“What is it like to be adopted?” asks Social Psychology Today

People have asked me what is it like to have been adopted. I usually do not answer with “first, you tell me what it is like to be raised by your birth parents, so then I can point out some possible differences.” (Note: sarcasm is not unique to people who were adopted, nor is it universal amongst them.)

One of the next most popular questions that I get is “what was it like to meet your birth mother? Did you experience powerful emotions?”

Well, yes, it was powerful. Specifically, it was a lot like an adopted person finally meeting their birth mother….

For one thing, it altered my relationship with my adoptive family. People who knew me before and after that point in my life might have some interesting comments about how that may have changed me. I do know that it changed me, but I do not typically think about how to explain exactly what changed or how. Basically, I am very grateful to have had the privilege of interacting frequently with my birth mother (and the opportunity to connect with other biological kin).

Also, from talking with other people who have met their birth mothers, I am clear that different people have very different experiences. Not all birth mothers are the same as mine. In some details, many are similar. In all details, she is unique.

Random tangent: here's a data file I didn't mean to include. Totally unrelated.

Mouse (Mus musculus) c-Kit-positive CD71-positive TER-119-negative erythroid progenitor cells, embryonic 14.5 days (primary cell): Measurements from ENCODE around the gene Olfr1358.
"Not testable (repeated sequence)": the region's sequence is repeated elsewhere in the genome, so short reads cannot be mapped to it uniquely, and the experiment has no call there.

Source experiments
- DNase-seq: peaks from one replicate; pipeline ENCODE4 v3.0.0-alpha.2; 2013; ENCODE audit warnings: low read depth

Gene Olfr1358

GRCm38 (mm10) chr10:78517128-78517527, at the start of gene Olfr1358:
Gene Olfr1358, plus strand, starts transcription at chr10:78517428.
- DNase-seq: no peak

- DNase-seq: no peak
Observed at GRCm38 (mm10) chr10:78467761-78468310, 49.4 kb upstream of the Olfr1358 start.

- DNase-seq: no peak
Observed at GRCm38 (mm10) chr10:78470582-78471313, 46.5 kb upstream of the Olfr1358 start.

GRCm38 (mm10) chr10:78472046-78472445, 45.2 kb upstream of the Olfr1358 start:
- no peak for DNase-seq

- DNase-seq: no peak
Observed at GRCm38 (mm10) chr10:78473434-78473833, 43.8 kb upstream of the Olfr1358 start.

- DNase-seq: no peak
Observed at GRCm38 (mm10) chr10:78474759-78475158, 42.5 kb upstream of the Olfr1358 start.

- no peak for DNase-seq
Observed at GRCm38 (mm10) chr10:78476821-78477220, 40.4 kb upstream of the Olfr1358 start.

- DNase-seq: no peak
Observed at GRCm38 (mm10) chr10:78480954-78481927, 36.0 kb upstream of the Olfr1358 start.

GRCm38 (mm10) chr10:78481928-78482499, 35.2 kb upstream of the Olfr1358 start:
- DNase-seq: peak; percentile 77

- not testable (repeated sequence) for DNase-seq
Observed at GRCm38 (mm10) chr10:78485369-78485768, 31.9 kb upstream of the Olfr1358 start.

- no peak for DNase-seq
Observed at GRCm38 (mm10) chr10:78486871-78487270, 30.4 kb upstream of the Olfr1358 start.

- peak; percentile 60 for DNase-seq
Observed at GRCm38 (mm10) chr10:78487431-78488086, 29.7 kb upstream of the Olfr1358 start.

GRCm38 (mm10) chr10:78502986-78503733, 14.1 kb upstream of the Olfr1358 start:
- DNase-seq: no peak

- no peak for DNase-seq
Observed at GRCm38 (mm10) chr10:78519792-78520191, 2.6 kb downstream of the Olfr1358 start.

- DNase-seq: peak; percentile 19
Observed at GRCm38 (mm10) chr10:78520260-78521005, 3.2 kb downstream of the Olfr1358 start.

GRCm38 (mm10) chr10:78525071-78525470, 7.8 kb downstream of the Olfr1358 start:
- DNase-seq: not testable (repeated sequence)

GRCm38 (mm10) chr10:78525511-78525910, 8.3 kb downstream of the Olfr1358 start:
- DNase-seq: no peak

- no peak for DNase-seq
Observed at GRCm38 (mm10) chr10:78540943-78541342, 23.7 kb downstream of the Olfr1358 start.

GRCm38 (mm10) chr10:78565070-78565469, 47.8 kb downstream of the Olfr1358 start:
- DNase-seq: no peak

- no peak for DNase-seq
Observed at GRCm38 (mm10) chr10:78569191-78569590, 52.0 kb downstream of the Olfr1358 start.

By the way, I mentioned all of this primarily to set up the next transition. So far, to recap, by now you are probably clear that I do not think of it as especially unusual to have been adopted. If I ever did think that, then meeting lots of other people who were adopted probably broadened my perspective on the issue. Dozens of people have dozens of experiences. Thousands of people have thousands. I am just one amongst a multitude.

So, next is a quick reference to a relatively insignificant comment that a lawyer made to me in the early 1990s in reference to being adopted. The comment itself was somewhat insignificant, but the following is my attempt to present some of what was unusual to me about having been adopted. Most people would not have a casual conversation in their early 20s with a lawyer like the following.